One thing you can cook better than nj restaurants


#1

Let’s here it folks…I’ll keep it to one item since I had one tonight.

I’m going cheese steaks. I can make a badass cheese steak! Most places around here have no clue.

Let’s not limit it to “cook” …let’s use “prepare” so it can be a side, liquor/beer, baked goods, sashimi…whatever. How do you smash the competition? :slight_smile:


#2

Chicken soup!!


#3

Let’s hear about this miss curlz :smile: I’m always game for some chicken soup!


#4

Secret ingredients AND secret techniques… But seriously, I make a great pot of soup! In fact, I just made some turkey soup tonight in anticipation of being home tomorrow! It’s all about building flavor…


(Greg Caggiano) #5

Great thread.

Speaking of cheesesteaks they never seem to put enough cheese in NJ. It’s like the garbage processed shit their using is worth it’s weight in gold.


(John) #6

One thing?? Hahahahahah. Almost every time we go out to dinner I wind up thinking "I could have made this better.’ And cheaper. So we really only go out for stuff we don’t make. It’s a long time since I went into a restaurant & got excited about the menu. There used to be a place in Wall at the mall on the Bob-Ton side which I cannot remember the name of right now. We used to go there quite a bit when we went to the movies down there. They had a terrific chef & every time I went in there there were two or three things on the menu I wanted. Then we went & they had a new chef & that was the end of that. So - things I make better?

Wings
Ribs
Pasta
Steaks
Steak au Poivre
Corned beef
Pastrami
Calamari


(D) #7

I like the microwavable White Castle sliders in the supermarket frozen section better than the ones off the grill from the restaurants. Just something about the way I know how to microwave them.


#8

Gee, I thought you’d say crab.


(Evelyn C. Leeper) #9

I’d say black bean soup, but do I really make it better, or do I just make it the way we like it? For example, we like it much thicker than most people make it.

Mark thinks I make matzoh balls better than other places, but Mark genuinely likes his matzoh balls heavy and rubbery. This is better for us, but is it better?

“Better” is extremely subjective.


(Junior) #10

Interesting…as elleper has pointed out “better” is rather subjective but here are a few things I rarely every enjoy out as much as my own:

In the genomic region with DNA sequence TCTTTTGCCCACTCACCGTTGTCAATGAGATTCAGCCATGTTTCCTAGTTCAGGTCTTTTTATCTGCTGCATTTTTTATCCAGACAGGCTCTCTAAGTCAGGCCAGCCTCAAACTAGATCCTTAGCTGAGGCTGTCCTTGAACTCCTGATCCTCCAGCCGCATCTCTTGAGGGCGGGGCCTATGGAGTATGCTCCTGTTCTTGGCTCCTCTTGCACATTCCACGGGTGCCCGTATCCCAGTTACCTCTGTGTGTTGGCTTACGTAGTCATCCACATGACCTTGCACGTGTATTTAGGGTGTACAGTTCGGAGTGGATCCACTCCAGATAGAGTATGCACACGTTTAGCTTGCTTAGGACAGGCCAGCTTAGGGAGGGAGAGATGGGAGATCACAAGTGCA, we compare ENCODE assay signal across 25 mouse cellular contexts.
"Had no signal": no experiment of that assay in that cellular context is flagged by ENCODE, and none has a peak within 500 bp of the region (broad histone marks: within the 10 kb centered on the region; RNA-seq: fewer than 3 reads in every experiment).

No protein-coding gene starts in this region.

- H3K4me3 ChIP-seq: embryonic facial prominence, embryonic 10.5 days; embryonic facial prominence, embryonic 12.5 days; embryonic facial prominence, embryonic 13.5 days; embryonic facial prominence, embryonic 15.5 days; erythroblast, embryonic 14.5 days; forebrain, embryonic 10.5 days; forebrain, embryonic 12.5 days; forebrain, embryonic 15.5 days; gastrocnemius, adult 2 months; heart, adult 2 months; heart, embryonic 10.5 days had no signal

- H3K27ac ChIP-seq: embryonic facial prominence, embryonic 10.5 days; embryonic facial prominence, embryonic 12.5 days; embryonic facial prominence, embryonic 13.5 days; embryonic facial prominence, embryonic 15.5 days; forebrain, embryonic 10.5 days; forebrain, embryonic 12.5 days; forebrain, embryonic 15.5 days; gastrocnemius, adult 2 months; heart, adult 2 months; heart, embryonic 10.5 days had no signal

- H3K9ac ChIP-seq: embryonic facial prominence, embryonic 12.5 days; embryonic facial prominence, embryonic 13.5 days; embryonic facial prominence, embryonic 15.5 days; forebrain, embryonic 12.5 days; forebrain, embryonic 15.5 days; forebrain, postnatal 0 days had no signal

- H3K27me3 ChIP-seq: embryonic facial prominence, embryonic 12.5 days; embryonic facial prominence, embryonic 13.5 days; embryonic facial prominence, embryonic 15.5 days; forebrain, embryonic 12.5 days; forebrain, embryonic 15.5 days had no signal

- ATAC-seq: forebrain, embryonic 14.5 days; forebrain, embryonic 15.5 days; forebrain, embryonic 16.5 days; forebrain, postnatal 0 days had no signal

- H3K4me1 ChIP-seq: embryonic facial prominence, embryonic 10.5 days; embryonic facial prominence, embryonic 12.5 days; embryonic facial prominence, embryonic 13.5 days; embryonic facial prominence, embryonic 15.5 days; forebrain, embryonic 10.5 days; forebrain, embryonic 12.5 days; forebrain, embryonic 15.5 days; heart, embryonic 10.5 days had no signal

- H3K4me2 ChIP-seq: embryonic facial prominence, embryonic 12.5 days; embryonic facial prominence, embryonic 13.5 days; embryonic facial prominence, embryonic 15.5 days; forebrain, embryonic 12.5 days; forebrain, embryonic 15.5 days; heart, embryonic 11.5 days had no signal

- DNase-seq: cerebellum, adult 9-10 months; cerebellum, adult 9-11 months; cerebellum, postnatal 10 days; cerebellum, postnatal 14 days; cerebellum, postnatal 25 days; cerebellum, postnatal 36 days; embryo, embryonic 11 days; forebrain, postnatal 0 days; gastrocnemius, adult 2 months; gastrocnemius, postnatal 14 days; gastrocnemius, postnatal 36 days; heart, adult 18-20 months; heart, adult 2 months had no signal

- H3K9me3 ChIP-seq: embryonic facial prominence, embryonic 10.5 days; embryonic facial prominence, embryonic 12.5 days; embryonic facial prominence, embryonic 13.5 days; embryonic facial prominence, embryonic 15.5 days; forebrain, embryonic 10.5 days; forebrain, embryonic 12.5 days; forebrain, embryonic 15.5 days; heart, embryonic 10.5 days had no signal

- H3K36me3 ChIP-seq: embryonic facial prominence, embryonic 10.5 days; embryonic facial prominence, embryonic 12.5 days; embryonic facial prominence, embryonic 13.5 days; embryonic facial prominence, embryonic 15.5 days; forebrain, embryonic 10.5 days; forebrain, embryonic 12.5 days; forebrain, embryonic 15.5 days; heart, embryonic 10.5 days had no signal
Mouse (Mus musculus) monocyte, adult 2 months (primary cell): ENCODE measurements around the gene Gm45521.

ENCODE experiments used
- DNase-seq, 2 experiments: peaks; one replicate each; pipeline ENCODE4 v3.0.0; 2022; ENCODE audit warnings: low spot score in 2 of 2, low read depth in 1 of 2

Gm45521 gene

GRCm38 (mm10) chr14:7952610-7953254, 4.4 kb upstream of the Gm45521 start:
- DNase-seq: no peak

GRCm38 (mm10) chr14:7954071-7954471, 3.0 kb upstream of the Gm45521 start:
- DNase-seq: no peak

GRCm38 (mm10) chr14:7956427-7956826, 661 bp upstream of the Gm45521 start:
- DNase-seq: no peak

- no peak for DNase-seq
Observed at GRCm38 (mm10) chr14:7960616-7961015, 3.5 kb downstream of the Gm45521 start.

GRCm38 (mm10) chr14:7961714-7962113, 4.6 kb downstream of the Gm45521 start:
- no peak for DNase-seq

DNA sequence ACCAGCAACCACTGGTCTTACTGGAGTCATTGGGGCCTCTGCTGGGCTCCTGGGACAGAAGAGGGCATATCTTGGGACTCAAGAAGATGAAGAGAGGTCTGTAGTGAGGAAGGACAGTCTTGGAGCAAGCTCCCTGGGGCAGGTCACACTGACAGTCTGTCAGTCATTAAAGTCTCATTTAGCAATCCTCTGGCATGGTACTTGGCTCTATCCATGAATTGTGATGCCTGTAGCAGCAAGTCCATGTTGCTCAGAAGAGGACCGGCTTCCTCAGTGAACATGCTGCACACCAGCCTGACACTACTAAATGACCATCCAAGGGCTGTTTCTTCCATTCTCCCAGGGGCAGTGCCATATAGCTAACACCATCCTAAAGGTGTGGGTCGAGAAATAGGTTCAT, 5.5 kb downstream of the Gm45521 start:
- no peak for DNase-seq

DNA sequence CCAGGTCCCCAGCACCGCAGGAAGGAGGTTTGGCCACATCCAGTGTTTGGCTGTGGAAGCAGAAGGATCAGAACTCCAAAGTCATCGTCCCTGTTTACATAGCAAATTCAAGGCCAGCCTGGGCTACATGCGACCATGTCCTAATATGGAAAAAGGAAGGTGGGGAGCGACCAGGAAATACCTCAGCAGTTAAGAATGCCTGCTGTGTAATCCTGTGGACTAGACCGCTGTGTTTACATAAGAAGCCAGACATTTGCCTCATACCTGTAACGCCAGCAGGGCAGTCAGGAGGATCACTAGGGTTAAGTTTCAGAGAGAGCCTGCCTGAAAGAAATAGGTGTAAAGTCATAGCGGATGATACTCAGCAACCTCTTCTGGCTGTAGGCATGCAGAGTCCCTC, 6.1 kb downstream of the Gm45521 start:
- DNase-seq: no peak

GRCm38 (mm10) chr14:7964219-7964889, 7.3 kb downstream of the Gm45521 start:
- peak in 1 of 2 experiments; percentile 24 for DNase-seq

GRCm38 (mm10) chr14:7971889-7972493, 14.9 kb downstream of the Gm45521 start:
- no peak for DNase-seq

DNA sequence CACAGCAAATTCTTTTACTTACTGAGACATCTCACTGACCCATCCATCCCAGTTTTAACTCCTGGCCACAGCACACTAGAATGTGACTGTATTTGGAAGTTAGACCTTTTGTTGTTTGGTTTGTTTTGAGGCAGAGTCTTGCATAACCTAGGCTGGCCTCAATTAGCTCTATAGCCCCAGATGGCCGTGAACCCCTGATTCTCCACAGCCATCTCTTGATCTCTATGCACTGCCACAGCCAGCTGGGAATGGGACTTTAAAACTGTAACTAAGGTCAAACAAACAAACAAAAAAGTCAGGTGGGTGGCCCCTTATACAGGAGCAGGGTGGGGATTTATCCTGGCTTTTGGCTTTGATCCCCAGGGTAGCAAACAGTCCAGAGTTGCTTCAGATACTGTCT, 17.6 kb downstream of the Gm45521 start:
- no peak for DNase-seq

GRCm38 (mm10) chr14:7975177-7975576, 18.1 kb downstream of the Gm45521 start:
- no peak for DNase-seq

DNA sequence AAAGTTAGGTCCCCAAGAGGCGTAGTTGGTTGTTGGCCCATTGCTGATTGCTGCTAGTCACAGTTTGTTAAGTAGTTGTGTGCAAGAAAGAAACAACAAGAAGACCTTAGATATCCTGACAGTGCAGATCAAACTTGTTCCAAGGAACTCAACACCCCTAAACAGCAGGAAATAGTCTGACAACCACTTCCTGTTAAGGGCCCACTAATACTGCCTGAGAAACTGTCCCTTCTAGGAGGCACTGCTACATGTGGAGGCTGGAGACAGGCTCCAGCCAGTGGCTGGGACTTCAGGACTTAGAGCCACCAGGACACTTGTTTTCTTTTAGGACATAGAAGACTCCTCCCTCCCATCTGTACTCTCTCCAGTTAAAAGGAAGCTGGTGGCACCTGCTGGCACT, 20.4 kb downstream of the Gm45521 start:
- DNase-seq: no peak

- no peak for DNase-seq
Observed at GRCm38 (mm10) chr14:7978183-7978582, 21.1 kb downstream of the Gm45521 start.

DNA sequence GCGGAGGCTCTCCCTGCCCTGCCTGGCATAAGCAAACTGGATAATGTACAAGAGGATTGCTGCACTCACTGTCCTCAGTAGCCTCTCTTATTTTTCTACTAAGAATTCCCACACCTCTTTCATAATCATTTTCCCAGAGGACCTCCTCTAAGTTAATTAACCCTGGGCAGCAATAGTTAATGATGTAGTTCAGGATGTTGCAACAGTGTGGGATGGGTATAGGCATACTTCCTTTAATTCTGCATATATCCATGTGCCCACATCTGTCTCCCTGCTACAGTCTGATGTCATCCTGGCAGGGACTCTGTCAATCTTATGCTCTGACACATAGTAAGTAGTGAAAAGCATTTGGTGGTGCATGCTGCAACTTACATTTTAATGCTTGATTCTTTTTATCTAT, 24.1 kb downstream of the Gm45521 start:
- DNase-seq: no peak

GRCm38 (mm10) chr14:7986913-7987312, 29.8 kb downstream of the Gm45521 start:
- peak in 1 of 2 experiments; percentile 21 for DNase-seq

1.) broccoli rabe’
2.) gravy and meatballs
3.) manicotti
4.) chili
5.) white/sausage gravy
6.) cocktail sauce (so stupid but so few places actually make their own)


(Mr met) #11

I think we’ll need some sort of official judging ceremony on some of these…ya know, just to be sure…lol


#12

By better I mean “what do you think you can make that is tastier than most NJ restaurants?” …not in the public’s eyes, your opinion :slight_smile:

John and Jr put out some good ones.


(Evelyn C. Leeper) #13

I should probably add this to my list, because we go a lot heavier on the horseradish than most places.

Mark much prefers his Russian (or Thousand Island) dressing to restaurants’.


#14

I’d LOVE to know your secret for broccoli rabe… haven’t fully figured that one out! Believe it or not, I love the version the Neptune Shop Rite sells in the prepared foods dept.


(Greg Caggiano) #15

For me it’s lots of salt. I’ve tried to go easy on the salt by adding more garlic/olive oil but it doesn’t work.


(David) #16

Any and all braised dishes, from stuffed cabbage to pork mole to lion’s head meatballs.


(Junior) #17

Honestly all I do is blanch it in chicken broth for a few minutes before sauteing. Bring the water to a boil first, a hearty chicken stock, that takes the bitterness out, finish in olive oil and browned garlic (I like hot pepper flake) just toss a few times in the pan to get it coated and serve. Delicious, not bitter and easy to cut / eat, even the stems.


#18

Ah…It’s the chicken stock and it takes the bitterness out! I will definitely try that. Thanks!


(Greg Caggiano) #19

Never thought to use chicken stock. I will try it next time.


(Mr met) #20

when I used to work at the Italian food store/salumeria- once the kitchen made a dish to put out for sale- any bit in the pot were fought over like gold. The best days were vodka sauce, any soups or chicken cacciatore days (best choice bar none). We’d grab a fresh loaf of Italian bread and rip it to pieces and sop up the sauce/broth and actua;;y be happy for 5 min. I’ll never forget the one day I made mistake of sopping up the broth after a huge pot of broccoli rabe was just made, looked and smelled delicious…my face almost turned inside out it was so bitter however…lesson learned…